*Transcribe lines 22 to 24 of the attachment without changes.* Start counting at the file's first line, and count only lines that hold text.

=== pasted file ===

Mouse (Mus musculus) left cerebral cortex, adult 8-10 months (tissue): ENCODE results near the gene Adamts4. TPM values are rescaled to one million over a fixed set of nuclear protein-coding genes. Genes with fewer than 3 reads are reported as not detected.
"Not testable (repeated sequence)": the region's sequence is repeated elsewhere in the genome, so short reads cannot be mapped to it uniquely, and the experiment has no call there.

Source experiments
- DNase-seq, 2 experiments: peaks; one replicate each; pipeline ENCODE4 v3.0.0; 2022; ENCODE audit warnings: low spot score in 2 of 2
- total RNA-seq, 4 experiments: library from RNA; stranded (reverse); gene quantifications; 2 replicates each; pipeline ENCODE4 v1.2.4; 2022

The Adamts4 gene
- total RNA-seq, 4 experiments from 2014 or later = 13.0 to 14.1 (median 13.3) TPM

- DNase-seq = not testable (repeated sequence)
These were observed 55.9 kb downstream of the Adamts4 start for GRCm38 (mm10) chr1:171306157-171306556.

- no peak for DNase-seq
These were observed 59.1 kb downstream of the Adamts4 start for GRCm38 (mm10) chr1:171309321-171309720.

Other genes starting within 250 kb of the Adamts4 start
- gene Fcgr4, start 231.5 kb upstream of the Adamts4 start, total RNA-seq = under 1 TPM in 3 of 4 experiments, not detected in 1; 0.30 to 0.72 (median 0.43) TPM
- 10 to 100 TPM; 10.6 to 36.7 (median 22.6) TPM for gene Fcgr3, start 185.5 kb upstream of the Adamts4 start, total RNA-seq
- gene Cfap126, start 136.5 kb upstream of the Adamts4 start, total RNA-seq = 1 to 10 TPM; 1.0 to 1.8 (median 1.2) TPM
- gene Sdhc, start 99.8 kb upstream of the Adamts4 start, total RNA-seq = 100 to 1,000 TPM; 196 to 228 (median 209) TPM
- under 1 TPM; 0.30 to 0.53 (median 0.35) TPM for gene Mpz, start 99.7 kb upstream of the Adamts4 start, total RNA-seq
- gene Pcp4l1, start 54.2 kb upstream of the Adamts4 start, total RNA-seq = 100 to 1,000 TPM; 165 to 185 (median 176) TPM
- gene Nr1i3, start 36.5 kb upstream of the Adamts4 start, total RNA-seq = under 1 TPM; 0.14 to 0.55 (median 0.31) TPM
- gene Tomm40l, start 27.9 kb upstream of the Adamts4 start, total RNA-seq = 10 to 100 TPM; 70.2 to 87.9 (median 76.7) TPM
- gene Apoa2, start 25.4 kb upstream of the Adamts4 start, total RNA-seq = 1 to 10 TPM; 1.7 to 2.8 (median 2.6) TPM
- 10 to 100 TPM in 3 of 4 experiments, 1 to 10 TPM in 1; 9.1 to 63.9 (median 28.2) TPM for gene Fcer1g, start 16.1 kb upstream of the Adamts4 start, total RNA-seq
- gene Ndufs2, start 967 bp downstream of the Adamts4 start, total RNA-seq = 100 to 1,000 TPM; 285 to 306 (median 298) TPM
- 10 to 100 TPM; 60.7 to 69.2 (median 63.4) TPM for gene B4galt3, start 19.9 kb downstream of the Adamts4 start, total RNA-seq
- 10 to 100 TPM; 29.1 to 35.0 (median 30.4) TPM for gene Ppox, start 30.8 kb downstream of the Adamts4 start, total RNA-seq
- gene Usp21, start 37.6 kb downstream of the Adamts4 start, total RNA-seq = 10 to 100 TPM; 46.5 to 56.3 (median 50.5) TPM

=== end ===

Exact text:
- 10 to 100 TPM in 3 of 4 experiments, 1 to 10 TPM in 1; 9.1 to 63.9 (median 28.2) TPM for gene Fcer1g, start 16.1 kb upstream of the Adamts4 start, total RNA-seq
- gene Ndufs2, start 967 bp downstream of the Adamts4 start, total RNA-seq = 100 to 1,000 TPM; 285 to 306 (median 298) TPM
- 10 to 100 TPM; 60.7 to 69.2 (median 63.4) TPM for gene B4galt3, start 19.9 kb downstream of the Adamts4 start, total RNA-seq